as we buy gifts for relatives we hate.

Arnaud’s has reopened its doors–
So have Lilette, Dick and Jenny’s, and more–
but Commander’s remains clad
in locks, which is sad,
’cause that bread pudding shit is to die for.

Our postman is walking his beat,
and garbage trucks now roam the streets,
the power stays on,
and the curfew is gone…
a new mayor, and life would be complete.


I’ve always had the attitude that I won’t choose someplace to live unless I feel I can be proud of it — there has to be something grand or mystical or otherwise intriguing about a place before I’d want to put it down as my address. This is the same feeling that leads me to devour everything about its history, its architecture, its surrounding areas and whatnot.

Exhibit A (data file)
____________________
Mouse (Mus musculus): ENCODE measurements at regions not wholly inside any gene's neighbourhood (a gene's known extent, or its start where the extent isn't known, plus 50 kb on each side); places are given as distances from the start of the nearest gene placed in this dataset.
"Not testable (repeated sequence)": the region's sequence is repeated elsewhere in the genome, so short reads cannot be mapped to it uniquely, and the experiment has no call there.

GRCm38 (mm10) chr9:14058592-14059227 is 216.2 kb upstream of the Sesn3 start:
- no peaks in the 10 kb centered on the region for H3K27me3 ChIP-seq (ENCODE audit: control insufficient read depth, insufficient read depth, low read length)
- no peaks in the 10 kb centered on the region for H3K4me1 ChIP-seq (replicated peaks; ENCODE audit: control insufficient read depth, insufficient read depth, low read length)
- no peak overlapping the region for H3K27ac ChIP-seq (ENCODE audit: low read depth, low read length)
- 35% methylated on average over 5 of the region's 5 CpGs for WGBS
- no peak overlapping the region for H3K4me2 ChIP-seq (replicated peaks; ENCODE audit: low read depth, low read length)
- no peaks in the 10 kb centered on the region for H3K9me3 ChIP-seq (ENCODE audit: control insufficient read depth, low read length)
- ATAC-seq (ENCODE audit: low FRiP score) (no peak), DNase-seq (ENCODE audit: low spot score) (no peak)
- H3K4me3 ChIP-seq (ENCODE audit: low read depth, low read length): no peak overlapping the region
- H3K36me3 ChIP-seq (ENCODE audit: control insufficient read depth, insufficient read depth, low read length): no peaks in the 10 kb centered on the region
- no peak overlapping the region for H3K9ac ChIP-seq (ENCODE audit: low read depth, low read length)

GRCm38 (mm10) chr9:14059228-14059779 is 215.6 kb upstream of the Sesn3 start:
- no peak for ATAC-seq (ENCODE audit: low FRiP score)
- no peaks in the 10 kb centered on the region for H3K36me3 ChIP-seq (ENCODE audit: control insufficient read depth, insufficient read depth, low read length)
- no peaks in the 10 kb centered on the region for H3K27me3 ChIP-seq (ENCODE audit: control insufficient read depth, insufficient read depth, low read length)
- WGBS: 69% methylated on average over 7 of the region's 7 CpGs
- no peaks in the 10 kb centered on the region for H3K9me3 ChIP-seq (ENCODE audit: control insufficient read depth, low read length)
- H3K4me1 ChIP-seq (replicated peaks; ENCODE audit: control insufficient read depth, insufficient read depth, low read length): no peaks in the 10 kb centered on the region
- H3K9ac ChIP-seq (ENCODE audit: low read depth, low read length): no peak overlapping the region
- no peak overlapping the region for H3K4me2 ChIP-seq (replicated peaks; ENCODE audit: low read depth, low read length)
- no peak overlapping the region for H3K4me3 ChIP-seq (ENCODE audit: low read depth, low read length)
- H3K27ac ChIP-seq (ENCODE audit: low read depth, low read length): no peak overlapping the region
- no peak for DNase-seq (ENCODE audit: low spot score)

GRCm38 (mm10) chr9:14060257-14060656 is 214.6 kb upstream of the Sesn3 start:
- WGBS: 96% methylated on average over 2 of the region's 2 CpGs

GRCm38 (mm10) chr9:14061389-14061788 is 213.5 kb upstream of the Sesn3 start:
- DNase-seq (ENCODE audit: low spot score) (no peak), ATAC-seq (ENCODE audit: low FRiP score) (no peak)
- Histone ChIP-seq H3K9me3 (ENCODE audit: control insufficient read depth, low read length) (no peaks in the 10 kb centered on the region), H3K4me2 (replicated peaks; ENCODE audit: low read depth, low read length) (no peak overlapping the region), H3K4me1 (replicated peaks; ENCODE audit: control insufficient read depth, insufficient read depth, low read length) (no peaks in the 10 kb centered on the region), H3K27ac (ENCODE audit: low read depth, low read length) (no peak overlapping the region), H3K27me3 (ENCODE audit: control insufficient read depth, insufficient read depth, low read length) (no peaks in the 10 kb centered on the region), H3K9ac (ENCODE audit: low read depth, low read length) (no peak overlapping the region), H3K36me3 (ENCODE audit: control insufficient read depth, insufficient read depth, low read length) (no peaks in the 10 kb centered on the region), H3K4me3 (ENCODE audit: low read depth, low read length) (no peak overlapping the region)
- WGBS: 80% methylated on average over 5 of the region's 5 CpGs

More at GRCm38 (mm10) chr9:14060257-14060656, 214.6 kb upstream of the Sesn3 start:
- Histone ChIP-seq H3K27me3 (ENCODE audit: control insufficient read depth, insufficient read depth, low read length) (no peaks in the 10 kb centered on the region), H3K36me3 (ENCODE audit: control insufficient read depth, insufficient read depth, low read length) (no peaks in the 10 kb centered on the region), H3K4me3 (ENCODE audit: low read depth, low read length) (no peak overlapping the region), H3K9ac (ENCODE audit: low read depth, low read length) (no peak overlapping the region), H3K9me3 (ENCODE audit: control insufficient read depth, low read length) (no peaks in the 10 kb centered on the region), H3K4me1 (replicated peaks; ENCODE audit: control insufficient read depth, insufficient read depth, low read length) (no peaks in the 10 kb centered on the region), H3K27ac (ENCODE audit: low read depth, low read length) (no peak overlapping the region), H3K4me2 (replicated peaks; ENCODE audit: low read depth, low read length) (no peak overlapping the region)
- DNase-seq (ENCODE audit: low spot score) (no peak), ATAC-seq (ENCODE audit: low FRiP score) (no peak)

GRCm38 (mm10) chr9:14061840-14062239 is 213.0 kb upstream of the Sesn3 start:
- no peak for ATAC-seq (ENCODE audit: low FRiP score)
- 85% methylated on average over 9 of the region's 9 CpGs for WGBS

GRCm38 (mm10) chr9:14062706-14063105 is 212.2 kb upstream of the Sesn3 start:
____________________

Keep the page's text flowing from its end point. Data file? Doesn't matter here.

I’m therefore amazed, over the past two days, to have talked with two people who remained in the area through the hurricane and its aftermath, yet are just learning about the depth and breadth of the destruction. We talk about how most people around the nation have no concept — but there are plenty who live here who also just don’t know.

I’m not saying this in a negative way. These folks had their own hassles to deal with and haven’t had or haven’t taken the time to get out and see. One lives in Mandeville and finally crossed the lake just yesterday to do some business. Or so he thought — until he pulled up in front of a Lakeview office building to find the place gutted. Not only was he speechless about all the gaping buildings, but also at his own cluelessness. He kept muttering, “oh my God,” and “I had no idea” and things like that. Then there’s the store clerk in Gretna this morning, who talked in hushed tones about the things her husband had seen yesterday on a drive in from Slidell, through New Orleans East. She talked about these things as if they had just happened overnight.